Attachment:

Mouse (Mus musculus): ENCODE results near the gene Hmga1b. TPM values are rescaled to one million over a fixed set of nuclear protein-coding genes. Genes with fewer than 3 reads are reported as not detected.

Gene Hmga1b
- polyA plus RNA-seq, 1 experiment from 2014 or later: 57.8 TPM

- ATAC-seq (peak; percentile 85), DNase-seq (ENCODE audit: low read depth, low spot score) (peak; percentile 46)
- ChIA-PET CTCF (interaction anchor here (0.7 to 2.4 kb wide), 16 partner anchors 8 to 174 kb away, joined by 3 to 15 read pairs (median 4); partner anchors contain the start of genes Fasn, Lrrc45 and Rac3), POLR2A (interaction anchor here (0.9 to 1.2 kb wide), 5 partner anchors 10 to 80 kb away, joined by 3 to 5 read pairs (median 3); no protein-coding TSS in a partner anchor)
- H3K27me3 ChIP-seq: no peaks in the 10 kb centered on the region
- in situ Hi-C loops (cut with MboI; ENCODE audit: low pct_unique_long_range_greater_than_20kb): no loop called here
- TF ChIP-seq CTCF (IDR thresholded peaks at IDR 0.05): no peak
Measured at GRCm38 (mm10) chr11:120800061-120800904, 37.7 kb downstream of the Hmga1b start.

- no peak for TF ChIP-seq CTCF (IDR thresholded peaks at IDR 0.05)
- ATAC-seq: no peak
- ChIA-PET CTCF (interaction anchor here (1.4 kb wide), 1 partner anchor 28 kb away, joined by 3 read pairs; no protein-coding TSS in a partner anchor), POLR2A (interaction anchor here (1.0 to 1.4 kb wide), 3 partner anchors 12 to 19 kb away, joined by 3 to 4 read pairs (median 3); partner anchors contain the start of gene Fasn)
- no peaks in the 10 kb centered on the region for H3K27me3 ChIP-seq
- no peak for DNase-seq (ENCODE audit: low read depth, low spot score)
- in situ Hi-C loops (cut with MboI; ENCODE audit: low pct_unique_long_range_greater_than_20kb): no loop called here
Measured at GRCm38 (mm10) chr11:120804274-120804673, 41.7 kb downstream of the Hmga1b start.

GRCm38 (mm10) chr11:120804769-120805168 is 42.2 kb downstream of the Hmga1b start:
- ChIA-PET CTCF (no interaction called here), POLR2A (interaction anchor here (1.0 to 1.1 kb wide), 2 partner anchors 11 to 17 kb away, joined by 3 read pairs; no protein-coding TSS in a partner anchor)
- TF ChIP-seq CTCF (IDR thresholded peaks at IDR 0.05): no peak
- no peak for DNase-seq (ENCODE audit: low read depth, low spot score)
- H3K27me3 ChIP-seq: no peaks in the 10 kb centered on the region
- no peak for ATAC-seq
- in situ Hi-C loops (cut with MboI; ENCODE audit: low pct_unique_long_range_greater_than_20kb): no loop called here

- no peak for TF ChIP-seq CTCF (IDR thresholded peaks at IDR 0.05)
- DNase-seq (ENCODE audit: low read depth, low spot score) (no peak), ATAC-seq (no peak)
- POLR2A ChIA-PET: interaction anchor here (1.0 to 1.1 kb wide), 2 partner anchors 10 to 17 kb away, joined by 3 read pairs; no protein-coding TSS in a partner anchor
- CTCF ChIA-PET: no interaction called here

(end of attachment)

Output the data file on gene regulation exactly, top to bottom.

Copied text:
Mouse (Mus musculus): ENCODE results near the gene Hmga1b. TPM values are rescaled to one million over a fixed set of nuclear protein-coding genes. Genes with fewer than 3 reads are reported as not detected.

Gene Hmga1b
- polyA plus RNA-seq, 1 experiment from 2014 or later: 57.8 TPM

- ATAC-seq (peak; percentile 85), DNase-seq (ENCODE audit: low read depth, low spot score) (peak; percentile 46)
- ChIA-PET CTCF (interaction anchor here (0.7 to 2.4 kb wide), 16 partner anchors 8 to 174 kb away, joined by 3 to 15 read pairs (median 4); partner anchors contain the start of genes Fasn, Lrrc45 and Rac3), POLR2A (interaction anchor here (0.9 to 1.2 kb wide), 5 partner anchors 10 to 80 kb away, joined by 3 to 5 read pairs (median 3); no protein-coding TSS in a partner anchor)
- H3K27me3 ChIP-seq: no peaks in the 10 kb centered on the region
- in situ Hi-C loops (cut with MboI; ENCODE audit: low pct_unique_long_range_greater_than_20kb): no loop called here
- TF ChIP-seq CTCF (IDR thresholded peaks at IDR 0.05): no peak
Measured at GRCm38 (mm10) chr11:120800061-120800904, 37.7 kb downstream of the Hmga1b start.

- no peak for TF ChIP-seq CTCF (IDR thresholded peaks at IDR 0.05)
- ATAC-seq: no peak
- ChIA-PET CTCF (interaction anchor here (1.4 kb wide), 1 partner anchor 28 kb away, joined by 3 read pairs; no protein-coding TSS in a partner anchor), POLR2A (interaction anchor here (1.0 to 1.4 kb wide), 3 partner anchors 12 to 19 kb away, joined by 3 to 4 read pairs (median 3); partner anchors contain the start of gene Fasn)
- no peaks in the 10 kb centered on the region for H3K27me3 ChIP-seq
- no peak for DNase-seq (ENCODE audit: low read depth, low spot score)
- in situ Hi-C loops (cut with MboI; ENCODE audit: low pct_unique_long_range_greater_than_20kb): no loop called here
Measured at GRCm38 (mm10) chr11:120804274-120804673, 41.7 kb downstream of the Hmga1b start.

GRCm38 (mm10) chr11:120804769-120805168 is 42.2 kb downstream of the Hmga1b start:
- ChIA-PET CTCF (no interaction called here), POLR2A (interaction anchor here (1.0 to 1.1 kb wide), 2 partner anchors 11 to 17 kb away, joined by 3 read pairs; no protein-coding TSS in a partner anchor)
- TF ChIP-seq CTCF (IDR thresholded peaks at IDR 0.05): no peak
- no peak for DNase-seq (ENCODE audit: low read depth, low spot score)
- H3K27me3 ChIP-seq: no peaks in the 10 kb centered on the region
- no peak for ATAC-seq
- in situ Hi-C loops (cut with MboI; ENCODE audit: low pct_unique_long_range_greater_than_20kb): no loop called here

- no peak for TF ChIP-seq CTCF (IDR thresholded peaks at IDR 0.05)
- DNase-seq (ENCODE audit: low read depth, low spot score) (no peak), ATAC-seq (no peak)
- POLR2A ChIA-PET: interaction anchor here (1.0 to 1.1 kb wide), 2 partner anchors 10 to 17 kb away, joined by 3 read pairs; no protein-coding TSS in a partner anchor
- CTCF ChIA-PET: no interaction called here